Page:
Dr Christopher Hassall

Dr Christopher Hassall


I joined the University of Leeds as a Lecturer in Animal Biology in September 2012 and was promoted to Associate Professor in 2018.

I completed my undergraduate degree in Zoology at the University of Liverpool in 2005, and stayed on there for my PhD on the impacts of environmental warming on dragonflies which I finished in 2009. I then held two postdoctoral fellowship positions at Carleton University in Ottawa, Canada, from 2009-2010 on global change ecology (funded by the Canadian Government) and 2010-2012 on urban freshwater ecology (funded by the Ontario Government). 


  • Digital Education Academic Lead

Research interests

Biological responses to global change

My primary interests lie in the biological impacts of (i) climate change and (ii) urbanisation. My work investigates changing geographical (distributions) and temporal (phenology) patterns of species occurrence using historical datasets.  It is vital to evaluate the capacity of different species to respond to environmental change, as those species that cannot respond face an uncertain future.  Principally I have used insects (Odonata, Hymenoptera, and Syrphidae) as well as mammals as model systems for investigating these topics.

Key papers:

Freshwater ecology and conservation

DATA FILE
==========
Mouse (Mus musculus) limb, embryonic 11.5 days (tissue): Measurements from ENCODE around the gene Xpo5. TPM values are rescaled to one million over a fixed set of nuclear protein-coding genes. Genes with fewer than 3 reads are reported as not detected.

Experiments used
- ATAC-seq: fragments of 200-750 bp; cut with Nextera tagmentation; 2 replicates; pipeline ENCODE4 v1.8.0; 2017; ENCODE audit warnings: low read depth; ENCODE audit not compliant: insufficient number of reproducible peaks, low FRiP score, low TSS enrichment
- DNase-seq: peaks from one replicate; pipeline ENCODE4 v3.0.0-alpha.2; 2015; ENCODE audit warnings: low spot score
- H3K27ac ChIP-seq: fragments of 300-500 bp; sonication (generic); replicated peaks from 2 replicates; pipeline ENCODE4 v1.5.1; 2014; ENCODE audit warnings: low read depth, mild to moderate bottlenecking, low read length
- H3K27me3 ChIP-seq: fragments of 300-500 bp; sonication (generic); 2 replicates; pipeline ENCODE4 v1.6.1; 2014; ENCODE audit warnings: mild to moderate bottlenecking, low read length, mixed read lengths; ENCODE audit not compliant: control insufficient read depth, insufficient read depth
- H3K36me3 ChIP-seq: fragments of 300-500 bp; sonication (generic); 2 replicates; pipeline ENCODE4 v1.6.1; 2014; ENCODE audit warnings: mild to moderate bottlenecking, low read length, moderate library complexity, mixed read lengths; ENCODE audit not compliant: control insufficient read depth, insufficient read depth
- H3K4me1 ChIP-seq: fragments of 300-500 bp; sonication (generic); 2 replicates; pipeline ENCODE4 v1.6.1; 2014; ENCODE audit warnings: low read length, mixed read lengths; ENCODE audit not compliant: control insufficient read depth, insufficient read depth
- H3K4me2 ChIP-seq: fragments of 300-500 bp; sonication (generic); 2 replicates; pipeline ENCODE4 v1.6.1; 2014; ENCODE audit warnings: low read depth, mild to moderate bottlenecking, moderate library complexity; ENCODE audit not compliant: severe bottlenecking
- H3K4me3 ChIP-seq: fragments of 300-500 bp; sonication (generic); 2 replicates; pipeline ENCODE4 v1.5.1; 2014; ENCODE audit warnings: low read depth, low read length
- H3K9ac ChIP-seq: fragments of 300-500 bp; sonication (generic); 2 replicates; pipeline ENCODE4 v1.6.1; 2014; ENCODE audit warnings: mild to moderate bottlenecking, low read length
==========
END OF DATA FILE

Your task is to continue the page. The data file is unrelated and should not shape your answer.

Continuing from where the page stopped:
Freshwater ecosystems contain a disproportionate amount of biodiversity but are complex to manage and conserve. My work has focused on the conservation and ecology of small water bodies such as ponds and canals to understand both the applied conservation issues that are faced when protecting small water bodies that are scattered through a landscape, as well as using those habitats as a model system to tackle fundamental questions in community ecology and functional connectivity. The key findings have been that urban ponds represent important biodiversity resources in modified landscapes.

Key papers:

Evolution of insects

Alongside my ecological research, I am involved in work on a number of evolutionary topics. It has often been said that wild animals (and insects in particular) do not live long enough to experience aging in the wild. I have been involved in work that has demonstrated that wild damselfly populations do show aging in the wild. I am also involved in work on the evolution of mimicry, using the hoverflies (Diptera: Syrphidae) that mimic stinging bees and wasps (Hymenoptera) as a model system.  Finally, I am interested in the ways that form and function interact with the environment in the case of insect flight.

Key papers:

Higher education pedagogy

As well as scientific research, I maintain a funded program of research on pedagogical advances Higher Education. Particular areas of interest include identifying and breaking down barriers to the use of technology, and testing the effectiveness of teaching interventions.

Key papers: